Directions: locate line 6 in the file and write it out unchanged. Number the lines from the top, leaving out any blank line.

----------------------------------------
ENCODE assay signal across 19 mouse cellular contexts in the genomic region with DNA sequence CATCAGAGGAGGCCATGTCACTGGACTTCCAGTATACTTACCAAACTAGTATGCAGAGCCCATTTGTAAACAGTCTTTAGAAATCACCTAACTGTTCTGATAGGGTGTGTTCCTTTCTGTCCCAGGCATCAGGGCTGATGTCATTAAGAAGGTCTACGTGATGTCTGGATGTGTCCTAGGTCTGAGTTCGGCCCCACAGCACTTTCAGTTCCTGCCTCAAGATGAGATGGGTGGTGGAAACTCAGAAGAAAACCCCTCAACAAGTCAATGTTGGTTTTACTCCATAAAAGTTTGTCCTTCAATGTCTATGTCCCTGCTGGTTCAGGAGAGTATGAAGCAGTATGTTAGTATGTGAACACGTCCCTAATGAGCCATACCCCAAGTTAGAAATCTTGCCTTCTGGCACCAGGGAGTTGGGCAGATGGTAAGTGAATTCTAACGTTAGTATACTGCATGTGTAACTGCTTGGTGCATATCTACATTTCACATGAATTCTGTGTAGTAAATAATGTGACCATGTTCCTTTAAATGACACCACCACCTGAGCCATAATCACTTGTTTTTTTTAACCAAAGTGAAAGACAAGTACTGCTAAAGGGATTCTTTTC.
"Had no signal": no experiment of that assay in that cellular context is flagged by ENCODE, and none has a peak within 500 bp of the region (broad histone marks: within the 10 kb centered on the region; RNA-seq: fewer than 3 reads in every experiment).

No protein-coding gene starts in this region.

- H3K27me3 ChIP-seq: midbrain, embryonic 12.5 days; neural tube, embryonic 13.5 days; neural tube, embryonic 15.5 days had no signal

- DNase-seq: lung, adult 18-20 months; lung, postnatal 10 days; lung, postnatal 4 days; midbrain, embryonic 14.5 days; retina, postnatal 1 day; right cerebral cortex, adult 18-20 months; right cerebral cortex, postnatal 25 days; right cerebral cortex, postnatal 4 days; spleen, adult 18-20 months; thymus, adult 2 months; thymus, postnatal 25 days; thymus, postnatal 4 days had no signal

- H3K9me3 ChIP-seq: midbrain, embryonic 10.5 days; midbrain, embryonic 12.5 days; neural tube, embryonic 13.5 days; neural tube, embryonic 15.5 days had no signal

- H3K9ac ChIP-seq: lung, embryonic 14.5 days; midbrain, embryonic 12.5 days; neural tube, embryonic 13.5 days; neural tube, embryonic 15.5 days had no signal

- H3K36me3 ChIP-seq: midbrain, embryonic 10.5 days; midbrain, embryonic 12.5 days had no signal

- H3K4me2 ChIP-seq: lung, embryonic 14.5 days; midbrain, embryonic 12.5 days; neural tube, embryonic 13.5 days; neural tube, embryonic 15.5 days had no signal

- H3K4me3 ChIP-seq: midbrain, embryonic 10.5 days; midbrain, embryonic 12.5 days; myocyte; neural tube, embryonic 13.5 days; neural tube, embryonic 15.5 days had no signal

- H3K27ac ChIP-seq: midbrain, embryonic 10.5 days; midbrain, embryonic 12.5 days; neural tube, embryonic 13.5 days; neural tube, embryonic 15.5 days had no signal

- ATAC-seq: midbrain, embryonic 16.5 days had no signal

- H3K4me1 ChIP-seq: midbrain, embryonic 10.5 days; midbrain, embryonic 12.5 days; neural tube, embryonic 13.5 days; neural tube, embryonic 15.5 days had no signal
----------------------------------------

- H3K9me3 ChIP-seq: midbrain, embryonic 10.5 days; midbrain, embryonic 12.5 days; neural tube, embryonic 13.5 days; neural tube, embryonic 15.5 days had no signal